Brooks Evans

Economist, IMF


Brooks Evans is an economist at the International Monetary Fund. He focuses on both macro- and microeconomic analysis and policy advice in advanced and developing countries. He works on assessing the distributional effects of fiscal policy—both taxes and expenditure. His areas of focus include social assistance, labor market programs, pensions, subsidies, and the public sector wage bill. He led the development of the IMF’s Social Protection and Labor Assessment Tool, co-created and delivered the first IMF course on "IMF Engagement on Social Safety Nets", and co-authored the book Measuring the Effectiveness of Social Protection: Concepts and Applications . He previously worked at the World Bank, where he trained officials and experts worldwide on social protection, labor, and poverty analysis. He conducts research on these topics as well, which have been highlighted in publications such as the IMF’s Fiscal Monitor and the World Bank’s World Development Report.

Tanja Goodwin

Senior Country Economist, WBG


Tanja Goodwin is currently Senior Country Economist in the regional World Bank Office in Lima, Peru, covering Bolivia, Chile, Ecuador and Peru. In her role as Program Leader for the Global Practice for Equitable Growth, Finance and Institutions, she covers topics from Macro- and Fiscal Management, Trade, Investment, Governance, Poverty and Equity, to Finance, Innovation and Competitiveness.

Tanja joined the World Bank in 2011 and, since then, has held various positions in global and regional units in the finance and private sector development space. Tanja is specialized in micro-economic structural reforms, pro-competition sectoral regulation and competition policy. She has extensive experience in lending operations and analytics in Latin America, Northern Africa, Eastern Europa, East Asia and the Pacific. Most recently, she led programs in Argentina, Mexico, Peru and Russia.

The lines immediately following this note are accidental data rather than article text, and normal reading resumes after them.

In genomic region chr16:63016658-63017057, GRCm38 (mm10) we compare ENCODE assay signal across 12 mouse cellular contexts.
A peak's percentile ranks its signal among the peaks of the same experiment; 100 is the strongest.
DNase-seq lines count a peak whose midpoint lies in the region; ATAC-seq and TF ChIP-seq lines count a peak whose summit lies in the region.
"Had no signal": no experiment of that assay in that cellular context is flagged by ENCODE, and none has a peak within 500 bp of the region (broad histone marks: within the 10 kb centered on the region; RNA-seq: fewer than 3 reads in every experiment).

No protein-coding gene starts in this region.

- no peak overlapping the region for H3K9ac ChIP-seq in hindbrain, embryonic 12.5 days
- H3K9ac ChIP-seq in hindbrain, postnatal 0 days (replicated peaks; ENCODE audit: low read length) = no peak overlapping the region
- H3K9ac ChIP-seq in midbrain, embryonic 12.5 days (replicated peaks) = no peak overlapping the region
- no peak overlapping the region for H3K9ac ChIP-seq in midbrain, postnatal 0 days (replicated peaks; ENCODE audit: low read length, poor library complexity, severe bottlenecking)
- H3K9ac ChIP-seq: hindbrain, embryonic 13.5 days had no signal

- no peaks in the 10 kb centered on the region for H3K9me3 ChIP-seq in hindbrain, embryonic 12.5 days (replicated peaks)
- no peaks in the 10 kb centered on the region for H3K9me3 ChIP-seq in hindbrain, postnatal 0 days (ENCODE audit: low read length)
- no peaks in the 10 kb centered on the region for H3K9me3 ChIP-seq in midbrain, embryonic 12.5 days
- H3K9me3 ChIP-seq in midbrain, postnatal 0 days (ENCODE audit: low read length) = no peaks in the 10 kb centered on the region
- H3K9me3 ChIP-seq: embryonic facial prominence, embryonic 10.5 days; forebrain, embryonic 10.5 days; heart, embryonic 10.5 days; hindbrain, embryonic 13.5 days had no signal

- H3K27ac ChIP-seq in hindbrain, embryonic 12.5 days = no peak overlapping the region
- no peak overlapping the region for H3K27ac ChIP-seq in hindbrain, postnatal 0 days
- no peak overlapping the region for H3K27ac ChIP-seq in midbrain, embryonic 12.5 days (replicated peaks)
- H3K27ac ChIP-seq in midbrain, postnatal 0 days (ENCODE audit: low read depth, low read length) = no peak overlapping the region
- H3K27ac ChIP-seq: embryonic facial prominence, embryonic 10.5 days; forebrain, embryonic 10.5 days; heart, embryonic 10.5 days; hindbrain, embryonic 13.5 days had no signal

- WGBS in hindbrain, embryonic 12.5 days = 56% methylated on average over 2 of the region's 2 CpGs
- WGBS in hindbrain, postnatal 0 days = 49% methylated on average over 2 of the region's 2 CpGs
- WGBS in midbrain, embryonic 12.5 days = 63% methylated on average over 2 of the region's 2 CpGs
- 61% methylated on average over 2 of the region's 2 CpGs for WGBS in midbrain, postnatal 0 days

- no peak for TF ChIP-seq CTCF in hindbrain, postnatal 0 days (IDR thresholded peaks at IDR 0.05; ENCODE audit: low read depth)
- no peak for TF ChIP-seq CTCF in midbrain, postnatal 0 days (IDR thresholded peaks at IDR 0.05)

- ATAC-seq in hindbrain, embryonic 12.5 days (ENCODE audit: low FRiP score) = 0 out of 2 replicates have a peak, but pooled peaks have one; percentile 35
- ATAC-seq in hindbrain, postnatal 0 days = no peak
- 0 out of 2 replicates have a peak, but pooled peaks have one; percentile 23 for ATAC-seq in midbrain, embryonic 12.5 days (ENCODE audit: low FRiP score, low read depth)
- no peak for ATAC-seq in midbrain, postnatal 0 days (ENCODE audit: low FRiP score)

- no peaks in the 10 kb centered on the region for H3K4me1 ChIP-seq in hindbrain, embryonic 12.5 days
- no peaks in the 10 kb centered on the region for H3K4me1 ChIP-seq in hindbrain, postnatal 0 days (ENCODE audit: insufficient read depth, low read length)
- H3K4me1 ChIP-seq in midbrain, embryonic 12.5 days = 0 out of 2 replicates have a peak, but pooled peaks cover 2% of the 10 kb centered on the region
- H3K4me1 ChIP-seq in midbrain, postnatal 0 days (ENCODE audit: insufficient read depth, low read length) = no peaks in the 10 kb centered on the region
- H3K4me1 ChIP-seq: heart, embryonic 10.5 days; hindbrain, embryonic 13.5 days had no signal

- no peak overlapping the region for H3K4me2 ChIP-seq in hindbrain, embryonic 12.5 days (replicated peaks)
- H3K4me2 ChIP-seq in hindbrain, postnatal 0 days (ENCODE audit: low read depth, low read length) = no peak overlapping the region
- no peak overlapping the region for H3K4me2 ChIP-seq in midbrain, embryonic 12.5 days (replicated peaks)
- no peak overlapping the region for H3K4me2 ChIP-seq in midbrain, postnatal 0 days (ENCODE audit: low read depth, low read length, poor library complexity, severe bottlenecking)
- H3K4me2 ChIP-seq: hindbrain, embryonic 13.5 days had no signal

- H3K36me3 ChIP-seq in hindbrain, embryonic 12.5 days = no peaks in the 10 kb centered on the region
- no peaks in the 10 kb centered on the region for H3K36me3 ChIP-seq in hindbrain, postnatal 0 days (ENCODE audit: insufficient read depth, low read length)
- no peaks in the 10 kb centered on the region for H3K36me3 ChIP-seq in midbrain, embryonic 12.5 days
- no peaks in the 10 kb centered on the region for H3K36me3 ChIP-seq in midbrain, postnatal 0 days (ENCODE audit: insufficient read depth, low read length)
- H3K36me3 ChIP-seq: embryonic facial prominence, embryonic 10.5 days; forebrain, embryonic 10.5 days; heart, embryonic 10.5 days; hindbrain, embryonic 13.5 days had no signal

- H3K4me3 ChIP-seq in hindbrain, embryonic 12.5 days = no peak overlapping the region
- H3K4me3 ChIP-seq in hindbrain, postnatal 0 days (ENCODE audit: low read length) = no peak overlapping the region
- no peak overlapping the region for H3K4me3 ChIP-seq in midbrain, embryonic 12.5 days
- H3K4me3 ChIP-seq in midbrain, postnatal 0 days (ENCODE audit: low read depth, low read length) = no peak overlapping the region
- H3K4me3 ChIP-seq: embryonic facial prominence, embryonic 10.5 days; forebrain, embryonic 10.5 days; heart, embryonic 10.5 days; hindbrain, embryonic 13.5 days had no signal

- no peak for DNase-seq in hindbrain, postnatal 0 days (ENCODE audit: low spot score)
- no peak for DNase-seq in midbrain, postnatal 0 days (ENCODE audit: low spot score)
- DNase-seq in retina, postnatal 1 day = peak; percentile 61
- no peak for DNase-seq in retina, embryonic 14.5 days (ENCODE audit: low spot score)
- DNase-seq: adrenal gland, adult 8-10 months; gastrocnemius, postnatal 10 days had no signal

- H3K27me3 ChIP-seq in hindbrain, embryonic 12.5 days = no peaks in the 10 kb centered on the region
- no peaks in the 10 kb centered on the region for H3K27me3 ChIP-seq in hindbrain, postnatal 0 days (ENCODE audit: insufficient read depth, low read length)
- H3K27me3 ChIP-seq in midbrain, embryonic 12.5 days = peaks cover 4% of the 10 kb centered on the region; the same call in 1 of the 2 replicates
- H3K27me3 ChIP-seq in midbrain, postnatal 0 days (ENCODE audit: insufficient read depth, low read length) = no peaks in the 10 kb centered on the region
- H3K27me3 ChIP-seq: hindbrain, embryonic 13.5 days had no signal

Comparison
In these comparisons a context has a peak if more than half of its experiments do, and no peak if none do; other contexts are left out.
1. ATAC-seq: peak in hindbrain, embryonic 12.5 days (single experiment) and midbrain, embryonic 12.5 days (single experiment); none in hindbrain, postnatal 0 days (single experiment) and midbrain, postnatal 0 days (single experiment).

Before joining the World Bank, Tanja worked at private and public research institutes in Germany and in Latin America. Tanja holds a master’s degree in economics from New York University and a BSc in International Economics from Tuebingen University, Germany. During her time at the Bank, Tanja has also taught in different graduate programs, including at the Pontificia Universidad Catolica del Peru.  

Sania Nishtar

Special Assistant on Poverty Alleviation and Social Safety to the Prime Minister of Pakistan


Dr. Sania Nishtar is the current Special Assistant on Poverty Alleviation and Social Safety to the Prime Minister of Pakistan, with the status of Federal Minister and the Chairperson of the Benazir Income Support Program. She is a Pakistani cardiologist, author and activist. Previously she served in the interim federal cabinet in 2013 overseeing public health, education and science. She currently chairs or co-chairs several international initiatives (WHO’s High-Level Commission on Non-communicable diseases, World Economic Forum’s Global Agenda Council, the U.S National Academy of Sciences Global Study on the Quality of Healthcare in low and middle-income countries, and the U.N. International Institute for Global Health’s International Advisory Board). Nishtar was a leading candidate for the director-general of the WHO. If elected she would have been the first leader of WHO to come from a developing country. Her outstanding management and leadership has been critical to the ongoing strengthening of Pakistan’s social safety net, as envisaged under the IMF EFF, and for the rapid deployment of emergency assistance to vulnerable people during the COVID-19 shock. She has been elected Senator at the March 3 elections, which would secure her stay at her position during this government’s tenure.